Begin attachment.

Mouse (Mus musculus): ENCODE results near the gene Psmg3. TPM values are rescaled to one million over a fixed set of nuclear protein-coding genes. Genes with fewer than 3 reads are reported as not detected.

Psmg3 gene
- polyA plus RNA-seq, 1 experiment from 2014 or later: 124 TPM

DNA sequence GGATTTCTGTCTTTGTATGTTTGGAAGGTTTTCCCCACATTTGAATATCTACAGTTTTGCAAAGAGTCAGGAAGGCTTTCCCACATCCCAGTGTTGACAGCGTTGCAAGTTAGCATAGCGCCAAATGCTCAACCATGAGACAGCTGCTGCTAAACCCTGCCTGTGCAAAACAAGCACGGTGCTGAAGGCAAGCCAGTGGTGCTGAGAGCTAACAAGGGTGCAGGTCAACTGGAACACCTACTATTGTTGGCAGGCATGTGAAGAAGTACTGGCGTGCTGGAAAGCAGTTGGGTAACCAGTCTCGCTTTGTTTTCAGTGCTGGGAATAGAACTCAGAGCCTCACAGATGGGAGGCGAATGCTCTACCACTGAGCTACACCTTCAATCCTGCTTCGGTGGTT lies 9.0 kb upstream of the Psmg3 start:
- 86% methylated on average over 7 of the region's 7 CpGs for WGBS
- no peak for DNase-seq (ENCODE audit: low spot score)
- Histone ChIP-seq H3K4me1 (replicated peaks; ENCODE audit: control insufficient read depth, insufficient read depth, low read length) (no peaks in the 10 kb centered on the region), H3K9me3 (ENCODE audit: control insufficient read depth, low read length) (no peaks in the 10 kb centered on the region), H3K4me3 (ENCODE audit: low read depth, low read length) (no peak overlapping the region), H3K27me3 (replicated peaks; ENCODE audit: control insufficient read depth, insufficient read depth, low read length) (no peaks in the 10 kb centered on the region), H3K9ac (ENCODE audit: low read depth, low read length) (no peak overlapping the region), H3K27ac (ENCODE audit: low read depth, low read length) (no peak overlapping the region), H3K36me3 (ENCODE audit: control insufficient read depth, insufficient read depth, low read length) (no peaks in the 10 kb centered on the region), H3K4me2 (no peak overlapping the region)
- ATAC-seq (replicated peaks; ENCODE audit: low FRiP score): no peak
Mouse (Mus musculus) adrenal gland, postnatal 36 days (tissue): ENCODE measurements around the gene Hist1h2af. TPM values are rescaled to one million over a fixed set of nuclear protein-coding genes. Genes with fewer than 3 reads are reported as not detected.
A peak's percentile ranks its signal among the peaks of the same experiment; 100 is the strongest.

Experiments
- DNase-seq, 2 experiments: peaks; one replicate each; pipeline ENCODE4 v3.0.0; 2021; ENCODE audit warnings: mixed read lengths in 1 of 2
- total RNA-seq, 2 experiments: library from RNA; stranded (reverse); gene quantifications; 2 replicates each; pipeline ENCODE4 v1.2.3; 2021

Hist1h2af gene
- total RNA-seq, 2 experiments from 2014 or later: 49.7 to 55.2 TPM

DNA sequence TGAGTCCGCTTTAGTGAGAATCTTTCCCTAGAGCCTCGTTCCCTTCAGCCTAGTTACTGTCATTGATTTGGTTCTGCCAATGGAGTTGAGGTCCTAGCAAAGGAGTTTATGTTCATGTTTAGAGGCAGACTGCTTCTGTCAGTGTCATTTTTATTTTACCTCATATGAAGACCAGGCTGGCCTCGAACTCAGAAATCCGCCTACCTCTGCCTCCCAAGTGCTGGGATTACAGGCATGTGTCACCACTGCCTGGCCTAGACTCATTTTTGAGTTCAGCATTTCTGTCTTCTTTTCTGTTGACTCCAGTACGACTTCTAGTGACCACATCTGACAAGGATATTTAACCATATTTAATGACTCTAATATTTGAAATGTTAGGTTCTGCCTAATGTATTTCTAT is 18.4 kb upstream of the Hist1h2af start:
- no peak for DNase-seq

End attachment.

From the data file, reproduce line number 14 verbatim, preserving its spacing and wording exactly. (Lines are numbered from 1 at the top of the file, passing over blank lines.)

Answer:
Hist1h2af gene